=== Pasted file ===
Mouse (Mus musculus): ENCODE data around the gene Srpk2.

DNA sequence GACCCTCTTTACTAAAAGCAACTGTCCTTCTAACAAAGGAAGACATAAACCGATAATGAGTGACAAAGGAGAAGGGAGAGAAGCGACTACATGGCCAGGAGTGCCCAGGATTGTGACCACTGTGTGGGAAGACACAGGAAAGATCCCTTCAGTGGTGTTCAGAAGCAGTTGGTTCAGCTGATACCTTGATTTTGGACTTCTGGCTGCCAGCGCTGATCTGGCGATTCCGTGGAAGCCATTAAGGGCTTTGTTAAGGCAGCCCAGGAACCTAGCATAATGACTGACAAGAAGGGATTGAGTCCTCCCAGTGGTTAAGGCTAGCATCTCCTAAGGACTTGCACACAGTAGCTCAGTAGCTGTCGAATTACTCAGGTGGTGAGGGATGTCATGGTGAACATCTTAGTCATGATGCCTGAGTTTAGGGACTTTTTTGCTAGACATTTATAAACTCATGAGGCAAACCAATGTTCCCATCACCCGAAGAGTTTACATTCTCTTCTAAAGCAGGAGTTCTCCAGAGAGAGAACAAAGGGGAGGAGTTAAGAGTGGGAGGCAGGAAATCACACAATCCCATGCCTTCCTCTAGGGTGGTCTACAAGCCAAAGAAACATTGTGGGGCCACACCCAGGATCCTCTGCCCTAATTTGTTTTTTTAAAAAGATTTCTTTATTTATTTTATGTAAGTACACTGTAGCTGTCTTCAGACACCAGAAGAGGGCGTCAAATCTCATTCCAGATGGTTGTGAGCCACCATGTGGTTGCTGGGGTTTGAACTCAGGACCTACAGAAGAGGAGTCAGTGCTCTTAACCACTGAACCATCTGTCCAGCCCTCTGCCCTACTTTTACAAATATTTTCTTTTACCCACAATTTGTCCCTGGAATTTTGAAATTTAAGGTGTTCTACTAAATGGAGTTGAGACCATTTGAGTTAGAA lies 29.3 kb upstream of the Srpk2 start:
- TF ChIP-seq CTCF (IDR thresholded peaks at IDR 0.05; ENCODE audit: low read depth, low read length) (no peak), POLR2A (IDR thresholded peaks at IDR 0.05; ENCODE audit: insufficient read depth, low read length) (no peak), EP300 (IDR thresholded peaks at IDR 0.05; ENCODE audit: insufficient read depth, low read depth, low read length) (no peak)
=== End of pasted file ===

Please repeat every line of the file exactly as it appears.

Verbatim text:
Mouse (Mus musculus): ENCODE data around the gene Srpk2.

DNA sequence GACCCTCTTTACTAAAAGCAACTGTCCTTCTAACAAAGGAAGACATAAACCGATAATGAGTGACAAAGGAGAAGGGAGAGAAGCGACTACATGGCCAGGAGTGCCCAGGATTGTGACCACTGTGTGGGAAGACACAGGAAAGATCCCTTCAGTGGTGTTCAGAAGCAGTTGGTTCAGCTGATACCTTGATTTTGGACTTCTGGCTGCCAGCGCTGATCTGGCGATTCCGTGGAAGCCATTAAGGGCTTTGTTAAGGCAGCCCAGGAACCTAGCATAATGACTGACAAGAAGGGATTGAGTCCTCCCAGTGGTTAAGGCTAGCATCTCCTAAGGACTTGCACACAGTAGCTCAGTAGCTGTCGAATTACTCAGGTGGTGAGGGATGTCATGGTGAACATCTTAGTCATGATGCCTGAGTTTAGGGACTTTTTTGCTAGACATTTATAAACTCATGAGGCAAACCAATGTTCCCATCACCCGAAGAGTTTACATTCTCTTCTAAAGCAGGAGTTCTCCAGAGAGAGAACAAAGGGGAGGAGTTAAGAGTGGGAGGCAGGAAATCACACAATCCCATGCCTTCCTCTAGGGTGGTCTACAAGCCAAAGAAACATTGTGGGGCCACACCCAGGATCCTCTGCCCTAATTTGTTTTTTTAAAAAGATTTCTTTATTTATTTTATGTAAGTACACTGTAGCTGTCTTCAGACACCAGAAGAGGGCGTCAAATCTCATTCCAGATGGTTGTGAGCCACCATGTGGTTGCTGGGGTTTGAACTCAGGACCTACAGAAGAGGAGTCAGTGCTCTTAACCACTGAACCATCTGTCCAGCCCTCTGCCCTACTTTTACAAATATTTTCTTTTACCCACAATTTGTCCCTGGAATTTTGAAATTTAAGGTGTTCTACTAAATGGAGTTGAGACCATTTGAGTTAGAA lies 29.3 kb upstream of the Srpk2 start:
- TF ChIP-seq CTCF (IDR thresholded peaks at IDR 0.05; ENCODE audit: low read depth, low read length) (no peak), POLR2A (IDR thresholded peaks at IDR 0.05; ENCODE audit: insufficient read depth, low read length) (no peak), EP300 (IDR thresholded peaks at IDR 0.05; ENCODE audit: insufficient read depth, low read depth, low read length) (no peak)